Thursday, June 9, 2011

Book Review - Who Do You Think You Are?

Megan Smolenyak, Who Do You Think You Are? The Essential Guide to Tracing Your Family History, The Penguin Group Inc., New York, New York, 2010, 205 pages.

Audience: This book was written to compliment the television show “Who Do You Think Your are?” and is directed to people desiring to know how to go about researching family history. It is applicable to all ranges of genealogical researchers, providing key tools for successful research.

Purpose: The book is a follow up to Megan’s work as the chief genealogical consultant to the television series. Many people who watched the series found it to be interesting, but lacking in the overall process of how the family history questions were answered. This book is the avenue for a more in depth view of the research process.
Author’s qualifications: Megan Smolenyak is the chief family historian and spokesperson for Ancestry.com. She works as a consultant and has appeared on the Today show, CNN, NPR, PBS, and the BBC. She is the creator of RootsTelevision.com, a pioneering online channel of free videos. She has written for numerous ancestry and genealogy publications and she is a popular speaker. She describes herself as, “a genealogical adventurer who loves solving mysteries, making unexpected discoveries and pushing the boundaries of conventional genealogy.” She is a member of APG, and her specialties are listed as, “Emigration & Immigration ; Genetics ; Heir Searcher.”
Organization: The book is well written and easy to read. There are nine chapters, a short introduction, and a short appendix of various research tools. In the middle of the book is a section in which she shares the stories of the seven of America’s best-loved celebrities covered in the series. This section of twenty-four pages is not included in the overall page count of the book. There are no footnotes or index, so a highlighter would come in handy while reading the book.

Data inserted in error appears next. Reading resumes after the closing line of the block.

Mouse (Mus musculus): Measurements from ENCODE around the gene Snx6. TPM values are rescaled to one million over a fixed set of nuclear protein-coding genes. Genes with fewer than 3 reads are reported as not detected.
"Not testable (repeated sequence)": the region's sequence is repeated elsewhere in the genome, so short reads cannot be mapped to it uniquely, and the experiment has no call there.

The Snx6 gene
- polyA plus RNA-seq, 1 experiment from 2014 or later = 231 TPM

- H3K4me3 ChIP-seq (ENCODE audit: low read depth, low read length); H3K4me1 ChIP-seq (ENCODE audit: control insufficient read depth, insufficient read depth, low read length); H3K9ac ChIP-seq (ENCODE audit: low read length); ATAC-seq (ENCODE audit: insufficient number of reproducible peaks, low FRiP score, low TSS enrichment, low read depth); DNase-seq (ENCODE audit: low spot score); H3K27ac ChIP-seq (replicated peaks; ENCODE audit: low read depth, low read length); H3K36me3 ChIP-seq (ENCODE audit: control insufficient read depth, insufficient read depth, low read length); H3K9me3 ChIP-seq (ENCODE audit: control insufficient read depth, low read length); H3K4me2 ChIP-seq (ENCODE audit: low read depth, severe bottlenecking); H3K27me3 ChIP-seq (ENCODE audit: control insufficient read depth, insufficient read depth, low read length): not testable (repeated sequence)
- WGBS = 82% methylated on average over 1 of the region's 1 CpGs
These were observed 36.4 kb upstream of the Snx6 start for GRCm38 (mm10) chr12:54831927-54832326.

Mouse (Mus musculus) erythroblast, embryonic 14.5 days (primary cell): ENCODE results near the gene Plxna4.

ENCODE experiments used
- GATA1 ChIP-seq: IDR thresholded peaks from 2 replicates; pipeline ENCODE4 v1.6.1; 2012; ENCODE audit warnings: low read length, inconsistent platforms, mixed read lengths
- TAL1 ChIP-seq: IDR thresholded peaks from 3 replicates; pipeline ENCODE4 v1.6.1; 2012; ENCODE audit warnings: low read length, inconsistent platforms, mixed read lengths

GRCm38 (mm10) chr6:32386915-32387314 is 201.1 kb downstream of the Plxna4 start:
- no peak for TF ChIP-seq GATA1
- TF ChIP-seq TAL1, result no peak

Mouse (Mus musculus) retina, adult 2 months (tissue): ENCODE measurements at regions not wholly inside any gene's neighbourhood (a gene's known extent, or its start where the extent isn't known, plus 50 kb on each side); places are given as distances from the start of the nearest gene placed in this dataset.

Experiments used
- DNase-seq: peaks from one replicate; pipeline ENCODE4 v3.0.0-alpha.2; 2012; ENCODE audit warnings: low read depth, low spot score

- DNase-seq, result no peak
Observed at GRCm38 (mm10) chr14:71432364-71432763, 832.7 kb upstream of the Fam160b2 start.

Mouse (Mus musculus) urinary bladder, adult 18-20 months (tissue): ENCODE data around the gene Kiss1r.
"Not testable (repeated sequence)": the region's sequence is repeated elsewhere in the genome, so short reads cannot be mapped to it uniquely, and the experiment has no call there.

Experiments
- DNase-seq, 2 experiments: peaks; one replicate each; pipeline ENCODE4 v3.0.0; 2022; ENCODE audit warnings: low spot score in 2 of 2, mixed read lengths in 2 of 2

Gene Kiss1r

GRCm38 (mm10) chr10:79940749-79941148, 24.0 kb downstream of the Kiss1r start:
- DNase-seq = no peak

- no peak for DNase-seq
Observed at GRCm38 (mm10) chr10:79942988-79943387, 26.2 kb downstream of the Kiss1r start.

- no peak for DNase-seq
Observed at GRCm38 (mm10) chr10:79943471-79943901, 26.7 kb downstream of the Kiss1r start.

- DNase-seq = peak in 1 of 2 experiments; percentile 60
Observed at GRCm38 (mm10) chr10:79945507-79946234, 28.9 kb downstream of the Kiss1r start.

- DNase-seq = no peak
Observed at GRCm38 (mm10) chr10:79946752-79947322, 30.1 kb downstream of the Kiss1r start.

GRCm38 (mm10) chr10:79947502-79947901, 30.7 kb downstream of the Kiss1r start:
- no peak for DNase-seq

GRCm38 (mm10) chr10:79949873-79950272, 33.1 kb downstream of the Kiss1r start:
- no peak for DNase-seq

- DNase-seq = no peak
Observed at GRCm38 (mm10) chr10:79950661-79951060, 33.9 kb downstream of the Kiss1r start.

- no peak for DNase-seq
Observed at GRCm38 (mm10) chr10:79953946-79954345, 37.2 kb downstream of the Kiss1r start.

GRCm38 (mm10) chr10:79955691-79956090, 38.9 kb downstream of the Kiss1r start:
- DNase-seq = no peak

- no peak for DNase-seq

Accuracy: Megan presents a very carefully articulated and researched work, with a focus on detail and presentation.
Content: The nine chapters include:
Preparing for Your Ancestor Hunt – a how to on what to look for in your home and the homes of your relatives.
Webbing It: What’s Online? – a thorough review of online resources.
Learning to Love the Census – what can be found in census and the various types of census records that are available.
Vitally Important: Births, Marriages, and Deaths – an overview of vital records and where else the information might be if those records are not available.
Marching Orders: Did Your Ancestors Serve? – provides information on military service records and how those records enhance the research for a family.
Crossing the Pond: Old Country Roots – how to get back to the immigrant home.
The Best of the Rest – a general overview of critical resources useful in research.
Sleuthing in Action – she shares two of her case studies.
Pass It On – the importance of sharing our work with others, so it is not lost.
            Conclusion: This is a very impressive book. It is full of firsthand knowledge and experience in how to do genealogical research. Everyone, from the novice researcher to the professional genealogist will benefit from reading this text. It provides crucial information for successful tracing of ones ancestors. The bonuses in the book are the stories of actual experiences in finding the family histories of people we are familiar with, as well as her other case studies.

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